The jurisdiction, not its contractor, must send a request for approval of a camera installation to the appropriate SHA District Traffic Engineer where the jurisdiction is located. The request must identify the proposed location(s), including the approach leg(s) that would be monitored, and provide documentation of the traffic safety issue for each location.
SHA will review the request and, to ensure that there is no engineering factor involved, check the traffic signal operations and sight distances. Alternative improvement plans for the location(s) will also be evaluated. If preliminary approval is given, SHA will ask that the jurisdiction or its contractor submit five sets of the installation plans to the District.
Upon receipt, the SHA District Office will forward the request with the plans as a Design Request to the Office of Traffic and Safety for design approval. The entire approach process can take less than a month from receipt of plans.
Following approval, and with at least 48 hours advance notice to the Office of Traffic and Safety, the jurisdiction or its contractor can proceed with the camera system installations. SHA will be responsible for providing system connections to a power source and to the signal controller. The installation must be completed in accordance with SHA specifications and is subject to inspection by SHA.
Prior to release of final approved design plans for camera installation, SHA will require a lump sum payment for costs incurred during SHA’s review of the site and design plans, connection of devices to a power source and existing signal equipment, and post-construction system inspection, in addition to operating costs.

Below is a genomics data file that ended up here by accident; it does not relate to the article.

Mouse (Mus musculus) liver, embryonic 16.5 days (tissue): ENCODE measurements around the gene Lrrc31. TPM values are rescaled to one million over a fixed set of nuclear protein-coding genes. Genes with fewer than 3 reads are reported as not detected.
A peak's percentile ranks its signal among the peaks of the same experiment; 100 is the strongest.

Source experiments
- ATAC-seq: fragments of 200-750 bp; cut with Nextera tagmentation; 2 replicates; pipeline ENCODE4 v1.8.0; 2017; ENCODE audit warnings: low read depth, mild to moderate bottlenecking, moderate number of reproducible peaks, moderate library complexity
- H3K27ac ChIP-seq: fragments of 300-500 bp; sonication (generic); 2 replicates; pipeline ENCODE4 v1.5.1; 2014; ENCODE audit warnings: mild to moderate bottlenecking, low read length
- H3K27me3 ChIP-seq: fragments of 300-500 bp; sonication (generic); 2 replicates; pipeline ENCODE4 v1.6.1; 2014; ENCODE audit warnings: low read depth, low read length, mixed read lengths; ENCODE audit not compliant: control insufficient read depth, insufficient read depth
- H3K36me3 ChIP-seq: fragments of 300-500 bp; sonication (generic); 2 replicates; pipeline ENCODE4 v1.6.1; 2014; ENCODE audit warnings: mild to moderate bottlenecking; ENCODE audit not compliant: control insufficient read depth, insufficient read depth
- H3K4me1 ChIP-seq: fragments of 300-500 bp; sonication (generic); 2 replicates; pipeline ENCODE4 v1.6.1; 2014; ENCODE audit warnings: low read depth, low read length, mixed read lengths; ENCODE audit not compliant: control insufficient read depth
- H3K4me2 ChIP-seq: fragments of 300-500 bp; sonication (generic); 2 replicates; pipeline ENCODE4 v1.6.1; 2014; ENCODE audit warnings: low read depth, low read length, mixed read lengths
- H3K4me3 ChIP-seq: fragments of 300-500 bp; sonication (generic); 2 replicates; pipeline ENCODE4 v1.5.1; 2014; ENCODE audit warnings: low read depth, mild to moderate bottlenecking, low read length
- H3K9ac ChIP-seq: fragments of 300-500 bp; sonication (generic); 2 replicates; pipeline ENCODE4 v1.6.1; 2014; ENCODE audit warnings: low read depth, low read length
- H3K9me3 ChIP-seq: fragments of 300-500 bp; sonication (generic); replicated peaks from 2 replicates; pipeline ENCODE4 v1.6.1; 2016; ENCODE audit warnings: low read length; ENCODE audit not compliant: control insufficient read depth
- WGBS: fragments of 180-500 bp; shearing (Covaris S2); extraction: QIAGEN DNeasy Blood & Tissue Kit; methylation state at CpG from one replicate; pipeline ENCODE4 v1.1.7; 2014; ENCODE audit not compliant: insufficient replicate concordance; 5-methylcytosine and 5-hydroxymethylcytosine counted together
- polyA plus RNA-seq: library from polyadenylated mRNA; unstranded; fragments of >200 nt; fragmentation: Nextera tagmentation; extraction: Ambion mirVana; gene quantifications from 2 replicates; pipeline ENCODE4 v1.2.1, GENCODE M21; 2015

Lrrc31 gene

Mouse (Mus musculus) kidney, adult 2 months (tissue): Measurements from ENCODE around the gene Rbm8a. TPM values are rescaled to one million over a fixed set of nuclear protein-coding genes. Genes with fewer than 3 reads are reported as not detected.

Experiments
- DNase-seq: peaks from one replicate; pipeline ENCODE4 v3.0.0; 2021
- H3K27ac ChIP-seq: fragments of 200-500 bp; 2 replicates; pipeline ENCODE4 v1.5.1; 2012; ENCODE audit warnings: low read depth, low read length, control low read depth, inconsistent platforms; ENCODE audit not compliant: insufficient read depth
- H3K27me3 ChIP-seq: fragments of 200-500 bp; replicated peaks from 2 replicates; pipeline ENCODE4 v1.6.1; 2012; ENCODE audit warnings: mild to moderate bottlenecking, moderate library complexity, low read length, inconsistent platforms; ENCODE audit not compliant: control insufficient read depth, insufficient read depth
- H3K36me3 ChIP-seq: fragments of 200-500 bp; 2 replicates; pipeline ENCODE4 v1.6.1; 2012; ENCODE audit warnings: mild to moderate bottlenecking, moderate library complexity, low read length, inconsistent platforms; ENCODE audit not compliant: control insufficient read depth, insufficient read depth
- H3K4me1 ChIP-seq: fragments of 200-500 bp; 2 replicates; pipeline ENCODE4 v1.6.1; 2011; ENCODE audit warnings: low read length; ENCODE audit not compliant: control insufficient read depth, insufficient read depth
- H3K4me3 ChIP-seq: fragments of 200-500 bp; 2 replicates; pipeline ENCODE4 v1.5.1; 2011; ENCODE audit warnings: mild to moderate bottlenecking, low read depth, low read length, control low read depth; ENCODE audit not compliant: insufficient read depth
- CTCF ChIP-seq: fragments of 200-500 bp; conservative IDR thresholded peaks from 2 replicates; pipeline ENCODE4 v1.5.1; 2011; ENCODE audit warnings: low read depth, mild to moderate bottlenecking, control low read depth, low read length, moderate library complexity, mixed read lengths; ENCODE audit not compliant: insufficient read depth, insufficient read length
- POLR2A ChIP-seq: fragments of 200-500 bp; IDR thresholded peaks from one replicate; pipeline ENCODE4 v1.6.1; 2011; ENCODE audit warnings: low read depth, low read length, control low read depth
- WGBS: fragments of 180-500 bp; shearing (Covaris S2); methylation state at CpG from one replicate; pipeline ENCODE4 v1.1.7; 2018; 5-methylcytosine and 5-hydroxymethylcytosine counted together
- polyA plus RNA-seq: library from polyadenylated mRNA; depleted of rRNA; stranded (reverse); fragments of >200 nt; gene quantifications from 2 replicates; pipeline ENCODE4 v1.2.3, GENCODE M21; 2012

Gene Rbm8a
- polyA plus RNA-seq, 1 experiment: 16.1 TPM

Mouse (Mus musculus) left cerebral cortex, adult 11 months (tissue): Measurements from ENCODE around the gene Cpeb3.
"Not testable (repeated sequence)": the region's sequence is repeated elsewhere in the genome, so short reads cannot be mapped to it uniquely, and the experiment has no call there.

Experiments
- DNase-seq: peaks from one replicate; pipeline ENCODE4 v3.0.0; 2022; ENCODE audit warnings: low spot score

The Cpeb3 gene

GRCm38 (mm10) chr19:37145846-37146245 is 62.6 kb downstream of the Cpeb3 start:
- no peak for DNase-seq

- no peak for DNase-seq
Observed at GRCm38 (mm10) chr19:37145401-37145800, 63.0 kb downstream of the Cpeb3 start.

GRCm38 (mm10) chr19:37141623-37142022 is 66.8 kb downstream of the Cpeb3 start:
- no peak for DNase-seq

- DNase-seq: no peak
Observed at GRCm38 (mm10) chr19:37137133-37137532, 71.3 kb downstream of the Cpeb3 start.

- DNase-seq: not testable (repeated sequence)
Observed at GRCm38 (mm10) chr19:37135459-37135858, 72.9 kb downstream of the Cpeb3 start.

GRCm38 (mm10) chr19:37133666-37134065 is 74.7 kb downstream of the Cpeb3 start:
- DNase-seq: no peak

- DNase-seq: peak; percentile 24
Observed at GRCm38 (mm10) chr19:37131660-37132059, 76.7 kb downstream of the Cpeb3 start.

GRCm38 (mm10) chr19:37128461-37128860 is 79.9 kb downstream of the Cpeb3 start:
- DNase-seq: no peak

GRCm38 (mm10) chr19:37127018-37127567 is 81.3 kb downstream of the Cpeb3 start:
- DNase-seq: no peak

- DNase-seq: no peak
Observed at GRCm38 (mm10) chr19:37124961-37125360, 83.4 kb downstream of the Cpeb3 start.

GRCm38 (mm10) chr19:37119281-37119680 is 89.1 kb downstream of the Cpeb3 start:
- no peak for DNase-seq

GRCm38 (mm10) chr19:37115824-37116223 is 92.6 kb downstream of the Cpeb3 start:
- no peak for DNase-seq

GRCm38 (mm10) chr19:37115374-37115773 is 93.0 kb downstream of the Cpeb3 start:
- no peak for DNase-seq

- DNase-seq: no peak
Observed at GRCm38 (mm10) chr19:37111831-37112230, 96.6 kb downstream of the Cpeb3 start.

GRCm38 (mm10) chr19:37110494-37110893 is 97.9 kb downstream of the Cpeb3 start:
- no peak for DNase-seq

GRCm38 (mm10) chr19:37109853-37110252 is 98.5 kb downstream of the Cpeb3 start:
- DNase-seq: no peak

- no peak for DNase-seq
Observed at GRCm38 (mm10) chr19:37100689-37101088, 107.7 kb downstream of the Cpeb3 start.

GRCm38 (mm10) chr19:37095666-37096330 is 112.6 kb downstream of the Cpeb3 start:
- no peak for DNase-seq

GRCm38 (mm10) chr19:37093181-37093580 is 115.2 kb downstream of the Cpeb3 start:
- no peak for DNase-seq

Educating the motoring public is a critical component of reducing red light running. Red light cameras will not change poor driving behavior if drivers are unaware that these devices are in use. Jurisdictions should hold well-publicized kickoff events and issue periodic media announcements about productivity and effectiveness.
SHA requires that a standard traffic sign advising motorists of the use of red light cameras be installed in advance of a camera location. Such a sign need not immediately precede each camera location, but a sign must be located in advance of the first camera on that route. In certain cases, area-wide signing is appropriate and acceptable. Sign details are available from the Office of Traffic and Safety.
Local Roads and Signals
Except for the traffic signing requirements, which apply throughout the State, the preceding provisions apply only to red light cameras on State Highways or connected to State signals. Nevertheless, SHA strongly suggests that a political subdivision install camera systems only where an engineering review has established a safety justification, and when the installation will be accompanied by a public information/education effort.
For additional information and/or assistance concerning red light camera systems, contact the SHA District Office in your area.
707 North Calvert Street
Baltimore, Maryland 21202-3601
Main Business Line – 410-545-0300
Safety Campaigns – 1-800-323-6742
Frequently Asked Questions